Reggie Hearn inbounded the ball from the left baseline, finding John Shurna at the right wing. Guessing correctly that NU would look for an open three, Ohio State pressed the perimeter. For several seconds, no one was in the key.
Shurna, tightly guarded, dribbled with his left and sent the ball to Jershon Cobb. Alex Marcotullio raced to screen Shurna's defender, and then backed off to the top of the key. With 11 seconds left, Cobb passed to Marcotullio.
"They're going to have go for three," Johnson called on the BTN telecast. They did. The Cats were wasting time. So Marcotullio made a single dribble and lined up the most important shot of his career.
"Marcotullio… OH… He hit it! And we're tied at 73… What a game!"
There was Johnson's famous "Heartbreak City" when UCLA stormed back to beat Adam Morrison and Gonzaga in the 2006 Sweet Sixteen. There was "Sorrentine… from the parking lot" when Vermont upset Syracuse in 2005. Yet none quite matched the relative emotional intensity of NU-Ohio State. Welsh-Ryan Arena was swept up in the gravity of the situation. It was nothing like this quiet, disappointing season.
Now a senior, Marcotullio takes the floor for the final time against Penn State on Thursday. He will never be mentioned among the list of greatest NU basketball players. And barring a Big Ten Tournament run, he will not be part of the first NU team to reach the Big Dance.
Regardless, his name will be tied to one of the best memories in team history. They play it on team commercials. The game provided a miniature of NU basketball: they were just so close.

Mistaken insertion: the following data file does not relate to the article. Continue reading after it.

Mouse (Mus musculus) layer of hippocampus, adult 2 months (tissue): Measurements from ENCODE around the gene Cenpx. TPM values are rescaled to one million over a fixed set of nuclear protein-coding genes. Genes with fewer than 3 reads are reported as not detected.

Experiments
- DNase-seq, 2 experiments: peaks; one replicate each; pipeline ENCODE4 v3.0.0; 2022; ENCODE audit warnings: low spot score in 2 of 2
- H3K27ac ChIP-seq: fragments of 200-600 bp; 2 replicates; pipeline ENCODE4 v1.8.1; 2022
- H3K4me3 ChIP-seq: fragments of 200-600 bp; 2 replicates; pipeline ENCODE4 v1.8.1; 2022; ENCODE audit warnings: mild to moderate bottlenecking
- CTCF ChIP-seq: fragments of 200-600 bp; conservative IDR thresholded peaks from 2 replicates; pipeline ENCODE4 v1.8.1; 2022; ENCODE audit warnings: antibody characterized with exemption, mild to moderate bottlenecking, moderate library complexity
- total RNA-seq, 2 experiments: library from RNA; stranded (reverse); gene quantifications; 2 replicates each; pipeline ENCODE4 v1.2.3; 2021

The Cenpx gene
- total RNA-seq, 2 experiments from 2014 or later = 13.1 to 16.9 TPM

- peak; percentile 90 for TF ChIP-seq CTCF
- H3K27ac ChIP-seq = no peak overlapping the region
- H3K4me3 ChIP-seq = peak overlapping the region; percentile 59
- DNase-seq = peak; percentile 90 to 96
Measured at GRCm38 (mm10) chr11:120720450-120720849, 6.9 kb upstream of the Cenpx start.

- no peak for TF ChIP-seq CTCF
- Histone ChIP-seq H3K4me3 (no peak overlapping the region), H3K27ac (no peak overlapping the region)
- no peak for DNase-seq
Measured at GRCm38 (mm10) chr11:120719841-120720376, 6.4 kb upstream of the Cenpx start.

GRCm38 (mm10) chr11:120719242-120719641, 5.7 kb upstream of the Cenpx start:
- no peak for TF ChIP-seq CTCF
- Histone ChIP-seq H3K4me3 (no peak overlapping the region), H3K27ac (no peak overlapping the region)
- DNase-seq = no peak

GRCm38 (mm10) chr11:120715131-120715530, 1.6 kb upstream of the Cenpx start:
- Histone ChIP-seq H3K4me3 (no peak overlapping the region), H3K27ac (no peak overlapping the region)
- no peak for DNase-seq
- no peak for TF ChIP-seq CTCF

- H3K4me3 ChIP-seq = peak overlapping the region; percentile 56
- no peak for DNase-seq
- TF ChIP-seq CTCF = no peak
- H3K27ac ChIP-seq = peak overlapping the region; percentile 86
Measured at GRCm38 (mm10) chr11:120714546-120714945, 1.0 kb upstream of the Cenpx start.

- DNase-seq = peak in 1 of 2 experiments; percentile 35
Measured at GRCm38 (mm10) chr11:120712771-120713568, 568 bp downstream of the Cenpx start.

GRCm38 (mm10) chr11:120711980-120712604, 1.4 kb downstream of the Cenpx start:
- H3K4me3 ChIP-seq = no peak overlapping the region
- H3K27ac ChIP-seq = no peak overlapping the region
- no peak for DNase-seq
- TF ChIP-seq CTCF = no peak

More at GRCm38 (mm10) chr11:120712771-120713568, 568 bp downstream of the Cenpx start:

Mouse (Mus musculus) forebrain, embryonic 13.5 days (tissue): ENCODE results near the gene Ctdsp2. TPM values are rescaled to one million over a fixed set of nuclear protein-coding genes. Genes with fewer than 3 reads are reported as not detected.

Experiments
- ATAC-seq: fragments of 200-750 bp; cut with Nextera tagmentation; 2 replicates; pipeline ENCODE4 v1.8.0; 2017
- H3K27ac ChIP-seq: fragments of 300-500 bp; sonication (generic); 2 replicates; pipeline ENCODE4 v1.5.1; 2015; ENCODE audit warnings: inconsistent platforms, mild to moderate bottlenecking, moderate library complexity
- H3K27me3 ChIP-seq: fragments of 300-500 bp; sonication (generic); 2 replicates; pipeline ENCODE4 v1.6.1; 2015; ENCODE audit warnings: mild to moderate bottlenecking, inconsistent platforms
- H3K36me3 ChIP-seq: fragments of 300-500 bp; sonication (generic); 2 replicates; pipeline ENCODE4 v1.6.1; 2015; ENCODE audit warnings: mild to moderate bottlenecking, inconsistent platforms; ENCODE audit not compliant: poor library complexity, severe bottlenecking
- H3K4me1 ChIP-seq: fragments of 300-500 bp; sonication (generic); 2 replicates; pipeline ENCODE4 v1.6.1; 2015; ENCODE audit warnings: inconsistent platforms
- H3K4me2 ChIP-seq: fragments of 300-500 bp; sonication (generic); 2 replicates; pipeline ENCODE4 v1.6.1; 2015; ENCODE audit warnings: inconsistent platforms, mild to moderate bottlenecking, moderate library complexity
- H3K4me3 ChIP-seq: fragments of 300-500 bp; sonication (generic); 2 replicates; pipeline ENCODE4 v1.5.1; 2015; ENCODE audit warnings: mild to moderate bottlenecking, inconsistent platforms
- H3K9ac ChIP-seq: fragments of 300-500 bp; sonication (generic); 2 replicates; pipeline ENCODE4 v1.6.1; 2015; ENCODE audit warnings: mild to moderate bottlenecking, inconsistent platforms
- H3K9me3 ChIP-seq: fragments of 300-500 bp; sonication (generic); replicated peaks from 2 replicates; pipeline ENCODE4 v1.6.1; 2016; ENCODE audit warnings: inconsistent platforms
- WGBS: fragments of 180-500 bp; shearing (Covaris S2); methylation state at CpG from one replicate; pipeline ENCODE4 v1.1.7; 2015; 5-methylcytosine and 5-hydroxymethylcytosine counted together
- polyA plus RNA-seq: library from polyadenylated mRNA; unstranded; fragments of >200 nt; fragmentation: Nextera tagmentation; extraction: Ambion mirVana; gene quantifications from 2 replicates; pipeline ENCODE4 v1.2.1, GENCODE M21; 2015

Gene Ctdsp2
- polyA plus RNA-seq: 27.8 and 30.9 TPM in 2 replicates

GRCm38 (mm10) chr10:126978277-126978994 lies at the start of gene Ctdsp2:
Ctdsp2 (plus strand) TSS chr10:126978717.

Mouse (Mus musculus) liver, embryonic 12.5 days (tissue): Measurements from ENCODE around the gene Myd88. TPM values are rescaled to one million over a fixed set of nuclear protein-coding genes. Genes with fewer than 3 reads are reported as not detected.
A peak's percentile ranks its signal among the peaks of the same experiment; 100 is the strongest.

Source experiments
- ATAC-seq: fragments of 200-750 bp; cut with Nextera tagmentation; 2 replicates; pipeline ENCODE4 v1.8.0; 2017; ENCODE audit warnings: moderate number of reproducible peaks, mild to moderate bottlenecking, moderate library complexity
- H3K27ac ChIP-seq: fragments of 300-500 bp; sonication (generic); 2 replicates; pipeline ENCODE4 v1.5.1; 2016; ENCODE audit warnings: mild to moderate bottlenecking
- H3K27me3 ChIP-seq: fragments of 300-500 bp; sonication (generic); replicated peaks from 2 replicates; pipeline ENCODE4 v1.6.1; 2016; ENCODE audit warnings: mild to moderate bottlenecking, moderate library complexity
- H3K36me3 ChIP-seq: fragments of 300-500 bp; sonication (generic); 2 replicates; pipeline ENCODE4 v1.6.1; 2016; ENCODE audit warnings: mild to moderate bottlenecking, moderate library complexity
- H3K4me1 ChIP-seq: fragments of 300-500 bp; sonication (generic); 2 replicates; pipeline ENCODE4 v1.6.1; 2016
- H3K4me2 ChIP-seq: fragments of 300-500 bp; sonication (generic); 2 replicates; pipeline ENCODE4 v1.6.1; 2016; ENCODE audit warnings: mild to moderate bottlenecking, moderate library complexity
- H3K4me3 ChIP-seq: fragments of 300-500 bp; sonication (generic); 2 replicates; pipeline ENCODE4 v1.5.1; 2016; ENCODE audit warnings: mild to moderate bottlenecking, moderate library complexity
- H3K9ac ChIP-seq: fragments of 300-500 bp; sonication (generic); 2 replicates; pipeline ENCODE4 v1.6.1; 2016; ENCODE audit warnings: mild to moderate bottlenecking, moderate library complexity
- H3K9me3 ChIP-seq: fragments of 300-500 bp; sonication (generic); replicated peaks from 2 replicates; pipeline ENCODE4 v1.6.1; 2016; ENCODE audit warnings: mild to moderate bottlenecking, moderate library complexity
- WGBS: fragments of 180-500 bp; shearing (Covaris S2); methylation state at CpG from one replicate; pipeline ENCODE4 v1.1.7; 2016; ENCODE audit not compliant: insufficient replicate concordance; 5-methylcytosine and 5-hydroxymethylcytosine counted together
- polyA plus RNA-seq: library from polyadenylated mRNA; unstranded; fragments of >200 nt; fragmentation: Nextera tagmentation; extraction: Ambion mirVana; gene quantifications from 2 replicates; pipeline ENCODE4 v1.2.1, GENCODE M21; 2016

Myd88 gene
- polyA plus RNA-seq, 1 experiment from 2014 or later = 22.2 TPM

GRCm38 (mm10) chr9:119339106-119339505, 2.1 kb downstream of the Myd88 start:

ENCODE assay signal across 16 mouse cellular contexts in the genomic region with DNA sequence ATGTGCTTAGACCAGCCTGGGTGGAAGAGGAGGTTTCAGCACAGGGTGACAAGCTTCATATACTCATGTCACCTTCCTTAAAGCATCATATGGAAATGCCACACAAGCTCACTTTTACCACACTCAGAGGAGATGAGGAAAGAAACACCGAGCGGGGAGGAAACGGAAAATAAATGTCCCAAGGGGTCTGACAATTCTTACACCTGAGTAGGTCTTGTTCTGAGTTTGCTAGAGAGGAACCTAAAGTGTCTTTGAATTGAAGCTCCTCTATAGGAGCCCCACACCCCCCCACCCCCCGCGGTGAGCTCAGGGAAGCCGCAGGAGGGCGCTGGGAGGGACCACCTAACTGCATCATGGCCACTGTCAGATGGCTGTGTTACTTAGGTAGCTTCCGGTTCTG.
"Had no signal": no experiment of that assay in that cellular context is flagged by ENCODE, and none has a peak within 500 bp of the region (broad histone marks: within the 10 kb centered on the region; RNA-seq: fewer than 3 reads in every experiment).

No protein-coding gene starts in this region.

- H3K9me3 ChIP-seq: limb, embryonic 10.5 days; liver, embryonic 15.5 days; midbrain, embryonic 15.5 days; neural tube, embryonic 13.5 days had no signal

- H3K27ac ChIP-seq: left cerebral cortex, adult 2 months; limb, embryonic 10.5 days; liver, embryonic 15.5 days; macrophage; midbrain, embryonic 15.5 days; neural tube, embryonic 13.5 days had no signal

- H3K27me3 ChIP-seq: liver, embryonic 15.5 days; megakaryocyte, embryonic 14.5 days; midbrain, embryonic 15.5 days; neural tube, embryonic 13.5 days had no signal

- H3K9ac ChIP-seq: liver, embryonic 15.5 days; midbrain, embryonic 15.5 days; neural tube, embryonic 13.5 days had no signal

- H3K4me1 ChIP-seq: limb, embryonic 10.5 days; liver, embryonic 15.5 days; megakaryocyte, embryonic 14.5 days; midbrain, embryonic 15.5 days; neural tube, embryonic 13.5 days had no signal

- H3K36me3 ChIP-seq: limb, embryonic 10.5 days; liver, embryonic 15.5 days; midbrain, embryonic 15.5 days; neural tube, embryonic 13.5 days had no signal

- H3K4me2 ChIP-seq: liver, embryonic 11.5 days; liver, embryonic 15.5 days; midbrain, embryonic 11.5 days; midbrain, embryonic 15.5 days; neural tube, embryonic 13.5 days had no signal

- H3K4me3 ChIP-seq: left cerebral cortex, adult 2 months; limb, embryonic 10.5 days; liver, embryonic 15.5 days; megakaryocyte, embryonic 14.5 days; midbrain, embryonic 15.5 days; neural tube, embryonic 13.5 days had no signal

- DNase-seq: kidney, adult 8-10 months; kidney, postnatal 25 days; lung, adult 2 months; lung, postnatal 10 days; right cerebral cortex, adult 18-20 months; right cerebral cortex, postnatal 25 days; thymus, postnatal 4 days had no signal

On Senior Night, the loudest cheers might be reserved for Hearn. But I dare you to find me anyone who didn't appreciate Marcotullio. He worked hard. He was polite and gracious. And he could shoot.
After Marcotullio's sophomore season, his career appeared to be on the upswing. He averaged 6.2 points per game in the presence of Shurna and Juice Thompson, and shot 36 percent from behind the arc.
But he never quite broke through. Last season, his scoring output dipped. His minutes and opportunities decreased. He was a role player and nothing more.
Despite the frequency of injuries, the same has been true this season. He's down to about four points per game on 31 percent three-point shooting. And this year's team has no hope of reaching the tournament. The Cats simply hope to stop their six-game losing streak.
But through all the adversity and disappointment, Marcotullio commanded respect. He filled whatever role the team needed. In the emotional win against then-No. 12 Minnesota, he turned the game around by leading the 1-3-1 zone. It never showed up in the box score, but impacted the outcome of the game.
Marcotullio cannot dream of next season. His career will likely end in the Big Ten Tournament. The Cats have fallen to 4-12 in conference play, with injuries their downfall.
As the losses mount, the seniors continue to earn respect. Marcotullio still plays with the same intensity he did three years ago. Hardened by losses, the seniors still show the character that made fans love them in the first place.
Marcotullio will not go out in the same dramatic circumstances of Feb. 29, 2012.
But he deserves to have his name linked to Northwestern basketball history. That shot was so close to meaning something more.